Wednesday, July 20, 2011

Design Pattern

Life is full of problems. Some problems occur frequently and are common. Keeping solutions to such problems in mind is good. This saves time in solving the problem. At least you will be knowing how to approach the problem. Its not necessary that you approach it the same way or use the same solution but then you will be aware of the known solution that may help you to make your own solutions... better one :)

Design patterns are no different except that these are intended for problems in software design. They are reusable solutions for common problems. It may be a simple description of solution or a template. It is language independent. They are not complete solutions since they only provide description or template which needs to be converted into code for final use.

In simple words design patterns are recurring solutions to design problems. The documentation format(explaining about the design pattern) as given by Erich Gamma,Richard Helm, Ralph Johnson and John Vlissides (collectively known as the "Gang of Four", or GoF for short) in their book Design Patterns contains:
1.  Pattern Name and Classification: A descriptive and unique name that helps in identifying and referring to the pattern.
2.  Intent: A description of the goal behind the pattern and the reason for using it.
3.  Also Known As: Other names for the pattern.
4.  Motivation (Forces): A scenario consisting of a problem and a context in which this pattern can be used.
5.  Applicability: Situations in which this pattern is usable; the context for the pattern.
6.  Structure: A graphical representation of the pattern. Class diagrams and Interaction diagrams may be used for this purpose.
7.  Participants: A listing of the classes and objects used in the pattern and their roles in the design.
8.  Consequences: A description of the results, side effects, and trade offs caused by using the pattern.
9.  Implementation: A description of an implementation of the pattern; the solution part of the pattern.
10. Sample Code: An illustration of how the pattern can be used in a programming language.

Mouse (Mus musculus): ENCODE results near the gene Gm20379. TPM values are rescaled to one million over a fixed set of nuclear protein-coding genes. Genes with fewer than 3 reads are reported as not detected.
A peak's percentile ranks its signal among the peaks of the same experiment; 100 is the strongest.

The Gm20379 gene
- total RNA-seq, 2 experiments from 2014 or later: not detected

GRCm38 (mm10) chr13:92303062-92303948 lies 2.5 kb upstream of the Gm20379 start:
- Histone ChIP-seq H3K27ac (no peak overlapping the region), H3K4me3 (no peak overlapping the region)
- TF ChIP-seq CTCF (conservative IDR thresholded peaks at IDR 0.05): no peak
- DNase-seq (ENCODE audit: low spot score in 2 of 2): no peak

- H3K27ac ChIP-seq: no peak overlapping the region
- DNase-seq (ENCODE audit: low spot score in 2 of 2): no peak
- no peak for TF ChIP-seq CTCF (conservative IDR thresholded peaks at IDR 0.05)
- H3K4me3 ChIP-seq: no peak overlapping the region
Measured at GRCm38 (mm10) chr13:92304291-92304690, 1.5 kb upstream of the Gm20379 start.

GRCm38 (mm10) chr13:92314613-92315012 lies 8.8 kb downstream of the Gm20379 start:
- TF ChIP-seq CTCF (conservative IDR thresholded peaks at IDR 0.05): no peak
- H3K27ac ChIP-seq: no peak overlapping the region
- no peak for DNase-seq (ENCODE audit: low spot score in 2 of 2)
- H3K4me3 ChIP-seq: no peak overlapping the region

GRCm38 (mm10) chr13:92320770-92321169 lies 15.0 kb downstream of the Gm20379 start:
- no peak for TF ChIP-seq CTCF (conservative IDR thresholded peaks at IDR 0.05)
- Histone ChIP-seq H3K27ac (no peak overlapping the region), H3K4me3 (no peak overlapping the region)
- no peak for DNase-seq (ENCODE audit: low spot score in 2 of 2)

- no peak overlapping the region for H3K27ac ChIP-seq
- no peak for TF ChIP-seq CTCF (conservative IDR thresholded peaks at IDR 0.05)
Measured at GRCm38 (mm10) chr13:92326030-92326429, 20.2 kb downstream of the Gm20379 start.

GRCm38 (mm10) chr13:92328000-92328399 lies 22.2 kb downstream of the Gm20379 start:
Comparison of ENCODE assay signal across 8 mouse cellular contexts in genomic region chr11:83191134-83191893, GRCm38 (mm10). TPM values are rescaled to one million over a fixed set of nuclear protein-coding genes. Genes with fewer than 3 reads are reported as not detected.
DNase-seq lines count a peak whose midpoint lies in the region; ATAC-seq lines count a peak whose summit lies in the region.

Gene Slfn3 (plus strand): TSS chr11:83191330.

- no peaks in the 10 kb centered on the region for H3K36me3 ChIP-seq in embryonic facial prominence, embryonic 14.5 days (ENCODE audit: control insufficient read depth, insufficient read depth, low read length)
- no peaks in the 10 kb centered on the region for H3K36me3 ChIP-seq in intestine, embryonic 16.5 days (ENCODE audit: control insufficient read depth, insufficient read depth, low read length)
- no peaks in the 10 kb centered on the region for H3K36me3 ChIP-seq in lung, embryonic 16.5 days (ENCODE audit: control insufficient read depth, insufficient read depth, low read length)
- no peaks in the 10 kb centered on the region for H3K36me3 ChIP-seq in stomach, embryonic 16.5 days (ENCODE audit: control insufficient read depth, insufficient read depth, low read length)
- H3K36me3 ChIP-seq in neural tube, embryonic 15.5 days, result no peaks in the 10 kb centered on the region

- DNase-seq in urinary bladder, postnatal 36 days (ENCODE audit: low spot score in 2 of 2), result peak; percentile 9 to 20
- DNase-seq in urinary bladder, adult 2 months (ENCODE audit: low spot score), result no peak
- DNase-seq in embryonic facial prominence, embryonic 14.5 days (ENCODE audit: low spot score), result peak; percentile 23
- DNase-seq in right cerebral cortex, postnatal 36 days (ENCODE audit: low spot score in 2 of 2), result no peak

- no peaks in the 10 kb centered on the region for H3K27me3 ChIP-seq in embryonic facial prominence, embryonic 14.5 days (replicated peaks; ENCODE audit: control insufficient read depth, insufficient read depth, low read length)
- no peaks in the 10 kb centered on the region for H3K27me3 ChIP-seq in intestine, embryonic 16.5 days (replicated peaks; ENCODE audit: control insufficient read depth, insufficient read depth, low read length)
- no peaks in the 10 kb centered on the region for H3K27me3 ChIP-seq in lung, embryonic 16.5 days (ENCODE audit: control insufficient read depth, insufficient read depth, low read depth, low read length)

11.Known Uses: Examples of real usages of the pattern. 
12. Related Patterns: Other patterns that have some relationship with the pattern; discussion of the differences between the pattern and similar patterns.

There are many design patterns known so far out of which 23 java design patterns are commonly practiced. They are grouped as follows

Well let me give you some brief idea on them. We will see more on it later.
Creational patterns are the ones that deal with object creation mechanism. In java, creating an object by simple statement Class_A a = new Class_A(); is hardcoding and should be avoided for having a quality software. So we should choose the object creation mechanism depending on the situations or scenario and requirement. Creational patterns include many patterns that will help us in doing this. 

Behavioral patterns define common communication patterns between objects to provide flexibility in communication. So basically it deals with object interactions. The objects should be interacting with loose coupling.

Structural patterns are patterns for realizing relationship between entities. They are for describing how objects, classes and other entities are associated with each other and therefore giving us a complete structure in abstraction.

Coffee Break
Design Patterns are for making use of solutions(predefined or known) for commonly known problems.
They are language independent.
They are description or template of solution.
They are incomplete solutions(need to be transformed into code).
Grouped under creational, structural and behavioral.